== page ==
Macro Photography

Discussion in 'Digital Photography' started by flyshop, Mar 26, 2013.

  1. flyshop macrumors newbie

    Jan 28, 2004
    I am looking into Macro photography and I am looking at two Nikon lenses for my Nikon D700. This will mainly be for personal use as photography is mainly a hobby for me. The lenses are the 60mm f/2.8 & 105mm f/2.8 both having auto focus but the 105mm offers VRII. For outdoor use I favor the 105mm but just posting this for other peoples views and do any of you use ext. tubes?:)
  2. ChrisA macrumors G4

    Jan 5, 2006
    Redondo Beach, California
    I almost never use autofocus for macro work. Typicaly you'd be working on a tripod. With an FX frame size and 105mm lens at 1:1 youe depth of field, even if you stop down is very small. You need a tripod just to hold the subject inside the DOF.

    I have a D200 and I use a 1960's vintage macro lens. It is the 55mm f/3.5. On the DX frame body the 55mm is about as wide as I'd like. If you have the budget go for the 105. It allows better subject the camera distance for better perspective and more lighting options. But really an old manual focus lens will work as well for studio macro setups. Those tend to be done on a tripod and with manual flash(s)

    But you might also want to use the macro lens for non-macro work and a 105 makes a nice portrait lens and VR lets you hand hold it if you are maybe outdoors.

    I have the Nikon 105mm f/2.5 AI-s and have used it a lot on full frame film bodies and think itis the perfect portrait lens. You might like the 105 macro for people shots. On the other hand if you shoot indoors the 60mm f/2.8 for general photos because indoors the longer lens will have you hitting walls with your back
  3. phrehdd macrumors 68040


    Oct 25, 2008
    The people I know that do macro photog (as myself years ago) would never use auto-focus. What matters is the working distance, the ratio of macro 1:2 or 1:1 and how to handle stability of the camera. Some use tripod heads or a similar that has a micro focus rail. This has far more value than auto-focus which can be extremely problematic.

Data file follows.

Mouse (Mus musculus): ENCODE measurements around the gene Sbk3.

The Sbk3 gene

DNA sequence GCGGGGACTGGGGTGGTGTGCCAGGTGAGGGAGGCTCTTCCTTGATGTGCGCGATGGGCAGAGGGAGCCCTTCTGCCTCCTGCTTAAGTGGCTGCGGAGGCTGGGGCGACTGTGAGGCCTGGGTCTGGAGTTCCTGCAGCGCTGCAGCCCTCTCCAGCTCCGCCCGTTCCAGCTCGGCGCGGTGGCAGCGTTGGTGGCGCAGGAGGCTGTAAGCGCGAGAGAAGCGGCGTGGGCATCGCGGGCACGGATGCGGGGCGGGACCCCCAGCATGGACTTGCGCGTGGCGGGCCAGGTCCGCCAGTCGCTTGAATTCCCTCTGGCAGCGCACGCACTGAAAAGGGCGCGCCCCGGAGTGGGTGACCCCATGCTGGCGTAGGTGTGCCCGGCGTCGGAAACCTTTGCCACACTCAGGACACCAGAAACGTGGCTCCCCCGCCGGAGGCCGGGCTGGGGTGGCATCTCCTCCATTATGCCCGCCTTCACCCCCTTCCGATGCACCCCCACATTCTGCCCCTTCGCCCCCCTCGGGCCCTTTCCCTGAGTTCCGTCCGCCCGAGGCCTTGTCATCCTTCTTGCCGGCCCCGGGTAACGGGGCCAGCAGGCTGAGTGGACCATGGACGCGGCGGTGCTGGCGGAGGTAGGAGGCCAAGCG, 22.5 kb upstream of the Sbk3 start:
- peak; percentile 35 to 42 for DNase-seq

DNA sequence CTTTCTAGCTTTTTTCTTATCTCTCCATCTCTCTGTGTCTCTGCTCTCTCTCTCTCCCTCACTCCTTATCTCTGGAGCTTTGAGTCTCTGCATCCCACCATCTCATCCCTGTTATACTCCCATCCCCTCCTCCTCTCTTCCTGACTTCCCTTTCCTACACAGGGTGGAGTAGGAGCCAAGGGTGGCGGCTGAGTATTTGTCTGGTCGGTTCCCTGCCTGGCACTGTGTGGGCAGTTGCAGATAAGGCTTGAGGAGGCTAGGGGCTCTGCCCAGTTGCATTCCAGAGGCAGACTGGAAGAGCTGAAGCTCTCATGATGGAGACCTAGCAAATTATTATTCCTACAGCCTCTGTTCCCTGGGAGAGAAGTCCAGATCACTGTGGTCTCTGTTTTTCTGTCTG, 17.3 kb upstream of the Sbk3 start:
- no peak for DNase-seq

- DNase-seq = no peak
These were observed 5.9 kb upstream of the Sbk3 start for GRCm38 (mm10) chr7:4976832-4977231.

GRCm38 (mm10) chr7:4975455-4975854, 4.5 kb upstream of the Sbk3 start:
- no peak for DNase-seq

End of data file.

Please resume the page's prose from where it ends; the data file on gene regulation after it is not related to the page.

I tend to prefer the 105 and 200mm lenses over 50/60mm. My first macro lens was the original Vivitar Series 1 90mm that came with its own extension tube that also housed some glass. - An amazing lens back then with results that put it in a class of its own.

    With your camera, look for the 105 and 200 and for now, skip the extension tubes until you can feel you have mastered the lens, stability, lighting (another topic unto itself) and depth of field.

    My comments above of course is just advice and obviously please take it or leave it and consider it just food for thought.
  4. MiniD3 macrumors 6502a


    Mar 9, 2013
    Hi There,

    I would say the 105 micro VR would be a good start,
    I use one with my D700 and it works a treat,
    A lot say the AF 200 f4 micro is a better choice if shooting spooky subjects that might fly away, or bite! :). This is true but a lot better shooting discipline is required the longer lens you use

    I've found the VR an advantage when using the combo, (D700/105VR), hand held

    I do use extension tubes at times but you will soon find depth of field, (DOF), will be a problem, (always a problem with macro :)),
    If DOF starts to become an issue, focus stacking software is an option

    Not sure about your avatar? But I use the 105 to photograph all my flies, mainly saltwater

    Budget and the macro subjects you choose to shoot will influence purchase

    Lighting for is also something to think about,
  5. Designer Dale macrumors 68040

    Designer Dale

    Mar 25, 2009
    Folding space
    My altime favorite film lens was the Nikon 105 f/2.8. I had access to a bellows extension tube for it so I was able to shoot the eyes out of microbes if I wanted to. Great lens. My current favorite lens is the 100 mm Canon L series macro 2.8 on my 7D.

  6. Hankster macrumors 68020


    Jan 30, 2008
    Washington DC
    This is the macro lens I use. It's excellent.
  7. Melizard macrumors 6502


    Jun 4, 2011
  8. alexxk macrumors 6502

    Jul 29, 2010
  9. Laird Knox macrumors 68000

    Jun 18, 2010
    Short answer: no.

    DX lenses work fine on FX bodies but there are a couple of things to keep in mind. Since the DX sensor is smaller the lens can project a smaller image circle. This is one of the factors why DX glass can be cheaper - there is less of it.

    So on an FX body that image circle will likely be smaller than the sensor and you will get black corners. On my D800 the Tokina 11-16 goes from a strong vignette at 16mm to a complete circle at 11.

    You can also shoot in DX mode on cameras like the D800. This only uses the part of the sensor that falls within the size of the DX sensor. So it would be like shooting a DX camera. With a high density sensor like the D800 you still get a high res DX formatted image.
  10. Melizard macrumors 6502


    Jun 4, 2011
    Thank you for the clarification!

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